Surya Namaskar – 8 Benefits and Precautions in the Human Body

Surya Namaskar/Sun Salutations – 8 Benefits and Precautions in the Human Body


Yoga has been considered very important in Indian society and culture since the time of Saints and Ayurveda. Yoga has been recognized as an excellent means of calming the mind and improving the quality of health. This knowledge of ancient Indian and Vedic age exercises has now been able to gain respect all over the world. Surya Namaskara is one such practice of yoga and exercise.

Twelve asanas (Positions) are included in Surya Namaskar from which 4 asanas are repeated to bring the body back to its previous position. Surya Namaskar is a line of 12 asanas performed together.

Origin of Surya Namaskar

According to the mythical sages and wise men of ancient times, each part of our body is influenced by some or the other divine power or sacred principle. The center of the body is the ‘solar web’ (probably the bile was called the solar web) located parallel to the inside of our navel. It was even referred to as the second brain of the body and was believed to be related to the sun. Therefore, it was believed that doing Surya Namaskar / Sun Salutations as a daily practice can show physical and mental benefits by increasing the functioning of the body and mind.

Each asana included in Surya Namaskar/Sun Salutations has its own benefits for physical function and health. According to the rules, from the spiritual point of view, there is a mantra associated with each posture of Surya Namaskara. From the beginning to the end, before each asana, these mantras are sung in unison to the Sun God.

These mantras are mentioned below-

  • Om Mitraya Namah
  • Om Ravaye Namah
  • Om Suryaya Namah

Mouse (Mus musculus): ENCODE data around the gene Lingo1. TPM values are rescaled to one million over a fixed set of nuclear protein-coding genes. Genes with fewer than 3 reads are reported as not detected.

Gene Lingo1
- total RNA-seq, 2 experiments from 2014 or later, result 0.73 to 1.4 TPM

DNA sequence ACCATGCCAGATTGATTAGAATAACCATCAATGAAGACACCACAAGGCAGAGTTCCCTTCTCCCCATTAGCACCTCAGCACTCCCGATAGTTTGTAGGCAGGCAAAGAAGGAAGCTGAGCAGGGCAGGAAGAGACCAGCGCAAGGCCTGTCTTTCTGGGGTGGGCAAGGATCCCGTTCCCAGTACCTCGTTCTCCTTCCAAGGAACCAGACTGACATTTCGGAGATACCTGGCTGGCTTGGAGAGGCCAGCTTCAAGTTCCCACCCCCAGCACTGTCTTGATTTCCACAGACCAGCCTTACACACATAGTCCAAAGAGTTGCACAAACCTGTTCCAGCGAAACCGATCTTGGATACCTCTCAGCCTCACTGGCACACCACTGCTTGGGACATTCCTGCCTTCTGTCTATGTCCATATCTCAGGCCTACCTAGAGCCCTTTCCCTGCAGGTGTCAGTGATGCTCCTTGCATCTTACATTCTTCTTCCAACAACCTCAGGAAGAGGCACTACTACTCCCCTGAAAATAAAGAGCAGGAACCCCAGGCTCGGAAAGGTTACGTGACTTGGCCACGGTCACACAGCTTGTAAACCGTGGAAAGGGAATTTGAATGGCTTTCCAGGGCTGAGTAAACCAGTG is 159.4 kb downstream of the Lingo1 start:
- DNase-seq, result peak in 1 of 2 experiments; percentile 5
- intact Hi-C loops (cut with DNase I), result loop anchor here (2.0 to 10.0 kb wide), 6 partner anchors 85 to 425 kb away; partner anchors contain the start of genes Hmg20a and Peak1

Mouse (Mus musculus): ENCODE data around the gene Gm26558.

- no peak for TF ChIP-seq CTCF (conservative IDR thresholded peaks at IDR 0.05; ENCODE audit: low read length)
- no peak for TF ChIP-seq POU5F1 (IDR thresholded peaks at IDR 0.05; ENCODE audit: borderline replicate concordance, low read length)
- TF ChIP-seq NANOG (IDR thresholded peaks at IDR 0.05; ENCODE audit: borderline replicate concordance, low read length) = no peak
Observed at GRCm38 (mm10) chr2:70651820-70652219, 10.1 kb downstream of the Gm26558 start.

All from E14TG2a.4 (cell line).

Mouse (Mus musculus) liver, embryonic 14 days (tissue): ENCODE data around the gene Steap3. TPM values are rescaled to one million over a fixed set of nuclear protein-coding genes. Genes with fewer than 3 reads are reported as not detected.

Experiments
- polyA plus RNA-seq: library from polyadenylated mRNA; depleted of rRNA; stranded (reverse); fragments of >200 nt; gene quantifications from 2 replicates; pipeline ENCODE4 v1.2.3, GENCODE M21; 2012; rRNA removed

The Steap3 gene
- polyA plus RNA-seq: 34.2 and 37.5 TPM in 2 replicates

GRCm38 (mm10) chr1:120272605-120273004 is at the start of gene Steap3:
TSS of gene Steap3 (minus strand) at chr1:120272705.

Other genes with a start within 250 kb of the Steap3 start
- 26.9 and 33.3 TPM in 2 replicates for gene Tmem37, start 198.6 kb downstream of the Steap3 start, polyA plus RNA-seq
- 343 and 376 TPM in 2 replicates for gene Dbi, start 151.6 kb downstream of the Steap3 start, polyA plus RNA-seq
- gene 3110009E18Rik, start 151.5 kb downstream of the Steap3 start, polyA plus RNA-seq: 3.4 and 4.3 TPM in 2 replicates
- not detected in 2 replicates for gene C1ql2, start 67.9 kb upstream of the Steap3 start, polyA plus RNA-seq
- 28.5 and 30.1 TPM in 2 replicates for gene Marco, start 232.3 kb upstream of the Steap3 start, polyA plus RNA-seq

• Om Bhanave Namah
  • Om Khagaya Namah
  • Om Pushne Namah
  • Om Hiranya Garbhaya Namah
  • Om Marichaye Namah
  • Om Adityaya Namah
  • Om Savitre Namah
  • Om Arkaya Namah
  • Om Bhaskaraya Namah
  • Shri Savitre Suryanarayanaya Namah

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Sun Salutations/Surya Namaskar Asanas and their health benefits

Below we will discuss the rules of each asana of Surya Namaskar, its benefits and side effects.

1) Pranam Ashan

This asana is the first and the last position of the Surya Namaskar. The palms of the hands should be joined touching and pressing towards each other keeping the portion of wrist to elbow at 180 degrees and parallel to the chest. In addition, the neck and hips should be straightened and looked forward.  Place your feet close to each other and keep them straight. After a while, you can move on to the second option.

Pranam Ashan

Benefits: –

  • This asana is called pranam asana or pranayama asana for keeping the hands in a state of salutation. Creating a circular shape with the palms joining and pressing towards each other and keeping the hands parallel to the chest completes a cycle of energy, the positive effects of which reaches our brain to calm the mind and prepare the body for the next complex asanas.
  • This asana calms the nervous system, maintains the balance of the body as well as relieves anxiety and stress.

Precautions: – 

  • Avoid doing this asana if you are pregnant and facing problems while performing the asana.
  • Do not eat anything before doing this asana.
  • Close your eyes and do it in the morning for gaining its best effects.

2) Hasta Uttanasana